Home' Asian Aviation : AAV June 2017 Contents 28 AsianAviation | June 2017
The major growth engine will be Asia, especially China and India,
which will become the largest region, nearly doubling in in-service
fleet and related MRO demand. By contrast, North America will ex-
perience little absolute growth, although there will be a significant
upgrading of the fleet over the period. North America will slip to the
third-largest region, behind Asia and Europe.
Fleet mix will change appreciably over the period. Narrowbody
aircraft will grow faster than the other classes. The regional jets and
turboprop fleets will shrink in their share of the fleet, while widebody
aircraft will hold flat. By 2027, the shifts will result in a narrow-body
share of 65 percent and wide-body share of 21 percent, while the
smaller regional jet and turboprop fleets will slide 10 points to a
combined 14 percent share.
Cooper also believes that aircraft retirements will remain brisk
as older, larger-capacity aircraft reach their operating ends. This in
turn will fuel an increase in the Used Serviceable Material (USM)
market, which in turn has the potential of reducing material costs
for airlines and MROs.
“Similar to fleet growth, Asia will experience the bulk of the in-
crease and will be challenged to build the infrastructure and new
facilities as well as train a workforce to keep up with the rapidly
rising demand. At the same time, the North American MRO industry
will stagnate as its growth comes from stealing share or attracting
business from other regions,” the report said.
Cooper ’s report pointed out that the “up-gauging of aircraft,
coupled with the fast growth of new-generation aircraft, presents
some very real challenges for the MRO industry worldwide. In the
MRO space, the OEMs will increase their share of the aftermarket
that could squeeze independent MRO providers.
“I don’t know if they ’re going to (totally) squeeze out independent
providers, but it will be increasingly difficult to be an independent
provider if you are not aligned with an OEM,” Cooper told AAV. Coop-
er explained that “a few years ago” engine manufacturers were the
first to recognise they could beef up their margins by selling parts in
addition to selling engines and could make more as well by selling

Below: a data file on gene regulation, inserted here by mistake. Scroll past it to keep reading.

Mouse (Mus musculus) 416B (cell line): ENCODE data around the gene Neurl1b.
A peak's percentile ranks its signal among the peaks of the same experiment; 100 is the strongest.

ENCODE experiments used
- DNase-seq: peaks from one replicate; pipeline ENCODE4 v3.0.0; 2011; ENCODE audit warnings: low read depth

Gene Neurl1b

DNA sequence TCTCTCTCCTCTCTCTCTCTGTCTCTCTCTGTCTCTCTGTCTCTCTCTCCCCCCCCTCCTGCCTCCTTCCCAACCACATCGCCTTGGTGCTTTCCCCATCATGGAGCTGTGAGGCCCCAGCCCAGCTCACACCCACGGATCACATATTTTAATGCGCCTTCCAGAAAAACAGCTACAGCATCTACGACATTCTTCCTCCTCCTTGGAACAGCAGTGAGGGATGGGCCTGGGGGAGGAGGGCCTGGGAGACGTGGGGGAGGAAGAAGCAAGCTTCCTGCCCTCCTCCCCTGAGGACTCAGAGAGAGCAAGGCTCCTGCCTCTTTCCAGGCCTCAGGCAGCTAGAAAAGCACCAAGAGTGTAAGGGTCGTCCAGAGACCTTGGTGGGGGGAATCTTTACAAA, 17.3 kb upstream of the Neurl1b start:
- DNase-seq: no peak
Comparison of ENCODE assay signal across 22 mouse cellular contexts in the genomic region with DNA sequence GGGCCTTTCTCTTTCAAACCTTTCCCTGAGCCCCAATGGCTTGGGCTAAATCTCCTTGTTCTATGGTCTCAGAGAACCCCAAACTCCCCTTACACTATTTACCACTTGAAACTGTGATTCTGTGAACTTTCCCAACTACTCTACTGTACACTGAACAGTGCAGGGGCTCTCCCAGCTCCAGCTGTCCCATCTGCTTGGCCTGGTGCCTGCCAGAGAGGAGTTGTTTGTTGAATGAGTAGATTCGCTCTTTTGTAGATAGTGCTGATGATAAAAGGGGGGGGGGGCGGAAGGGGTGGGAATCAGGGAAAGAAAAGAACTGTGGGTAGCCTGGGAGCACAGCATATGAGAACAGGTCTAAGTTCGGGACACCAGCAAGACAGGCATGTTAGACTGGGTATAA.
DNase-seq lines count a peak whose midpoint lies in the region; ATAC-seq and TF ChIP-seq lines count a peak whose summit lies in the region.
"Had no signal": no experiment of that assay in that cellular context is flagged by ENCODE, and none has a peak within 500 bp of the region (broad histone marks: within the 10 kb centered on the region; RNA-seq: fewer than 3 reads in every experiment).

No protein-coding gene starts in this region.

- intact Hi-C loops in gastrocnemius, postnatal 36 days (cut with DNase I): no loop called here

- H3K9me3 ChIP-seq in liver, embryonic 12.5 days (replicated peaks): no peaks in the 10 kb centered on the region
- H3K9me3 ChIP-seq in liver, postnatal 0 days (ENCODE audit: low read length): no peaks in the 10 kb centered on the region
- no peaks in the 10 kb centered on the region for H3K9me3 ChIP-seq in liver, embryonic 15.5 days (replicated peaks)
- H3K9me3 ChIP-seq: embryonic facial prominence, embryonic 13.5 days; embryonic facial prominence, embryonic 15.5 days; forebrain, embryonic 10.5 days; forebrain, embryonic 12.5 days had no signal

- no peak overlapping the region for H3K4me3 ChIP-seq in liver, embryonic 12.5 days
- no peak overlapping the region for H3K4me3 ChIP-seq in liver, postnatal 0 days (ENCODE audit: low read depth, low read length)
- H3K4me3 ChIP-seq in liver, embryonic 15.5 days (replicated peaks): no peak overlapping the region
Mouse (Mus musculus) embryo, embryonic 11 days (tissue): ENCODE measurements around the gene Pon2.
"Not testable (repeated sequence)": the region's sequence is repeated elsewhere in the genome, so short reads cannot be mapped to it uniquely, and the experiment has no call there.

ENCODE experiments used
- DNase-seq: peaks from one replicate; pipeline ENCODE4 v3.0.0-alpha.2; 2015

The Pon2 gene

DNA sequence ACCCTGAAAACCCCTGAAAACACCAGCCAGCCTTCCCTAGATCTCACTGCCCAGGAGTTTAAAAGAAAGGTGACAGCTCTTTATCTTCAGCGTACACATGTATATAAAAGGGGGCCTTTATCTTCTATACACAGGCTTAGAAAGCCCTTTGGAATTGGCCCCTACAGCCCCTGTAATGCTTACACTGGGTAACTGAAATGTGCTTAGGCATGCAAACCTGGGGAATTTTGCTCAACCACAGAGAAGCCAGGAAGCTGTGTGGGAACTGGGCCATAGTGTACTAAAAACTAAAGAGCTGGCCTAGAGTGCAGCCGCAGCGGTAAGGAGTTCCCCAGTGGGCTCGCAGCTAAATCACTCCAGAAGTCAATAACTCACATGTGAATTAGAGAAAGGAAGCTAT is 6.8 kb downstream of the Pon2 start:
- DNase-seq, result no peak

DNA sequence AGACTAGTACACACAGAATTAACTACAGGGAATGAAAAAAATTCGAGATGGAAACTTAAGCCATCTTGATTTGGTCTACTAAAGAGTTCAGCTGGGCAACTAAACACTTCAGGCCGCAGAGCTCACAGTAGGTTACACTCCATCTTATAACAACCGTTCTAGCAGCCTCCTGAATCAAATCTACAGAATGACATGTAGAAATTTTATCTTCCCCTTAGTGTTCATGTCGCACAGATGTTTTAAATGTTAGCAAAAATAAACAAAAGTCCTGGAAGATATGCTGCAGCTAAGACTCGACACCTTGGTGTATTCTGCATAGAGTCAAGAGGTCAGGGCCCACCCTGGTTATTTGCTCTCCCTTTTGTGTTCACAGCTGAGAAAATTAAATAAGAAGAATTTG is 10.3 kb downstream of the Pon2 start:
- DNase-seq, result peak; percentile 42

engines as almost like a service with power-by-the-hour contracts.
Cooper said component manufacturers are now tailoring their offer-
ings along those same lines and in the years to come “you’re going
to have to be an OEM or affiliated with the OEM” through a licence
agreement or a joint venture or some other affiliation to survive.
Over the next 10 years, Oliver Wyman forecasts a “significant shift”
of spend away from regional jets and turboprops toward narrowbody
aircraft. Narrowbody MRO spend will see a nearly US$21 billion in-
crease to US$57 billion by 2027, with its overall market share rising
to 52 percent. This share is taken almost entirely from regional jets
and turboprops, as their combined share decreases to just 7 percent
with a total MRO spend of US$7.4 billion. The widebody MRO mar-
ket share remains stable at 41 percent with a total market of almost
US$45 billion by 2027.
Cooper said not only are regional jets and ATRs taking a hit in terms
of popularity, but the “total MRO market is expected to become
increasingly concentrated within a handful of aircraft platforms as
illustrated by the mounting sales of a few platforms like the Airbus
A350 and A320 and Boeing’s 787 Dreamliner and 737 Max .
“ The production rates are incredible” for those platforms Cooper
said, “and the challenge to other manufacturers, the gap is signifi-
cant. Boeing has stopped 757 production and developed the 737 in
a great range of sizes and capabilities and so much (of the market)
is covered by the capabilities of those airframes. There is a market
for a significant number of regional jets and Embraer has been
successful, but the lion’s share was sold into the North American
market for use on feeder services into hubs. We’re seeing general
up-gauging of narrowbody sizes...look at the average seat counts
for A320s and 737s...the trend is to get larger.”
TOTAL MRO SPEND BY REGION
Source: Oliver Wyman Global Fleet & MRO Market Forecasts
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